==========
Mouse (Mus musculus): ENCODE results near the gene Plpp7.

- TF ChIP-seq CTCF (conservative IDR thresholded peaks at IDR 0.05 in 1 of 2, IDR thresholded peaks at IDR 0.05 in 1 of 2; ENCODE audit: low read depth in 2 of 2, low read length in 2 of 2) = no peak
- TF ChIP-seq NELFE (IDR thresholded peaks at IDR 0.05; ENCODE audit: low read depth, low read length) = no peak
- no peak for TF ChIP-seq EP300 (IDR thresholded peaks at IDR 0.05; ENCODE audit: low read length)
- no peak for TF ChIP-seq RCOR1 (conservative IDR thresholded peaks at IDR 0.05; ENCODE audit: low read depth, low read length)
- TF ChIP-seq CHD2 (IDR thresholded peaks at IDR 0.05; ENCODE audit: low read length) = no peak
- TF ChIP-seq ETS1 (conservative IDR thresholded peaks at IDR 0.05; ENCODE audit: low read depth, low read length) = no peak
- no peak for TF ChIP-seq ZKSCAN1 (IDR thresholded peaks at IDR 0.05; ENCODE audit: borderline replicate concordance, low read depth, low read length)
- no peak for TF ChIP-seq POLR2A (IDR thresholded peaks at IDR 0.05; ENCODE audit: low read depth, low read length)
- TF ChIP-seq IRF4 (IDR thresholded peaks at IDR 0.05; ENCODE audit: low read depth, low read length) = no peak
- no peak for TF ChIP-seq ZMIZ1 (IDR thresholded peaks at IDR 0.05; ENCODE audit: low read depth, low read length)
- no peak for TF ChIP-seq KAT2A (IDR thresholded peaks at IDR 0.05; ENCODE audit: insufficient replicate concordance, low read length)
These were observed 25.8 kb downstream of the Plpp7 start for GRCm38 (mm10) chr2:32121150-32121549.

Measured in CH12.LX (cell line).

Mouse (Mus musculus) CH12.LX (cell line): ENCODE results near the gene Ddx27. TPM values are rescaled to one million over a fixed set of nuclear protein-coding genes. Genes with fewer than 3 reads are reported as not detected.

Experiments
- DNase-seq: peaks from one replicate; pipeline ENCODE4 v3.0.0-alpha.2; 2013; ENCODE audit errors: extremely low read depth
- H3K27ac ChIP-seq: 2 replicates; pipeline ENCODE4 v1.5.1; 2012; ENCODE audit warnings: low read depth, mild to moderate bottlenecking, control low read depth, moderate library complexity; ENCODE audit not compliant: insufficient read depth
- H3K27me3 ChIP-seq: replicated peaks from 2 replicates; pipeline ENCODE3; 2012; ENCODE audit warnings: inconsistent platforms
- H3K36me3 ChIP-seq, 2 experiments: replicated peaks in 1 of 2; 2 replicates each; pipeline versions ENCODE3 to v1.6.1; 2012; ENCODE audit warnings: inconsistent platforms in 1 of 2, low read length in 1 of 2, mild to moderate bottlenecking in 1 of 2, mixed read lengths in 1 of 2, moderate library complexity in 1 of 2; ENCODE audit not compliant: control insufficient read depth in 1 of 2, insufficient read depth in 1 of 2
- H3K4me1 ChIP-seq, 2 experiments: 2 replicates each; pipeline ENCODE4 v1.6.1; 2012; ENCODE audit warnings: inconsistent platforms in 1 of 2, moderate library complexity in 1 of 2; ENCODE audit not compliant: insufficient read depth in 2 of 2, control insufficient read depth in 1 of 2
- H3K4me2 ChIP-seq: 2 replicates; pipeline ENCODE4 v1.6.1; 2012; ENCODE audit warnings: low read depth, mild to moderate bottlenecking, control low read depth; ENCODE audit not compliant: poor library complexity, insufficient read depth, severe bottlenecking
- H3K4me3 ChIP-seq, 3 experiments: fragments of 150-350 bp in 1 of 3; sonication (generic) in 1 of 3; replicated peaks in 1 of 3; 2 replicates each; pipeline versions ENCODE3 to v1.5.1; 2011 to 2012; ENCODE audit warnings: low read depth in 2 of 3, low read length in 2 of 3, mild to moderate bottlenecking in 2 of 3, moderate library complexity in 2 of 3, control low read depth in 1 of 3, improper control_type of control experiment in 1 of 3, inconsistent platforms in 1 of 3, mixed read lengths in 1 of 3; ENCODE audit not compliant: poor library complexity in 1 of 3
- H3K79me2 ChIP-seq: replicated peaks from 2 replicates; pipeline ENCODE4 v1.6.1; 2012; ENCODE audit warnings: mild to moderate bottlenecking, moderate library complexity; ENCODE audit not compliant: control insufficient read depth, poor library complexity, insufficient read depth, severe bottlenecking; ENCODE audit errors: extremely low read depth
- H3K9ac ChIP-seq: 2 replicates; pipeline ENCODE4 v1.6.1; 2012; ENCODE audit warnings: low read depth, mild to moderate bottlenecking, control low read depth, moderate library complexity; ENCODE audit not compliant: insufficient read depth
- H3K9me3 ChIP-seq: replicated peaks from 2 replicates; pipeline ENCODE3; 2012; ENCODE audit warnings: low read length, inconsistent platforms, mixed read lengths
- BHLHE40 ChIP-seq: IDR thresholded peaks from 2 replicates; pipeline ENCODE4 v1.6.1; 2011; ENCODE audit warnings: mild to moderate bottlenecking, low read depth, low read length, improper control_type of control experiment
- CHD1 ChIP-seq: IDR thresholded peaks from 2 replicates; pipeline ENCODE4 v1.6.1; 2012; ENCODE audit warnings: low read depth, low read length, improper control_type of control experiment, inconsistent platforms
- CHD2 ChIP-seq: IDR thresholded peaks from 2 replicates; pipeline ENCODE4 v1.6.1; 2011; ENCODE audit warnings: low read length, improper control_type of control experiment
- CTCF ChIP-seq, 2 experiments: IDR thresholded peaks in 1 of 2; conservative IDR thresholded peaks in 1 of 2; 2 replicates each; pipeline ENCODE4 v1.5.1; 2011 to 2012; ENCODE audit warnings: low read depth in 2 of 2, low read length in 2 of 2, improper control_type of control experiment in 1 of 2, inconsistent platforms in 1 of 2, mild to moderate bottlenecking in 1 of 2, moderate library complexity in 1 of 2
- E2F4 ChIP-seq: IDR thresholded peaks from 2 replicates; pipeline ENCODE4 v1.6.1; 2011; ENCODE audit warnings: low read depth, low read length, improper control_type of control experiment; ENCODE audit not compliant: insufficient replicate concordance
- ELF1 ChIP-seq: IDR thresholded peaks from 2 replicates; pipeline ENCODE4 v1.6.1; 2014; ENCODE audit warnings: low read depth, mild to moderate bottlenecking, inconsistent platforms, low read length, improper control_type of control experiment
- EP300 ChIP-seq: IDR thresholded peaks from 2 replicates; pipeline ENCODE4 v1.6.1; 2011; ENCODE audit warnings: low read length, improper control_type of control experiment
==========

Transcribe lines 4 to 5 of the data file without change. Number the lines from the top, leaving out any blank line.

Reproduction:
- no peak for TF ChIP-seq EP300 (IDR thresholded peaks at IDR 0.05; ENCODE audit: low read length)
- no peak for TF ChIP-seq RCOR1 (conservative IDR thresholded peaks at IDR 0.05; ENCODE audit: low read depth, low read length)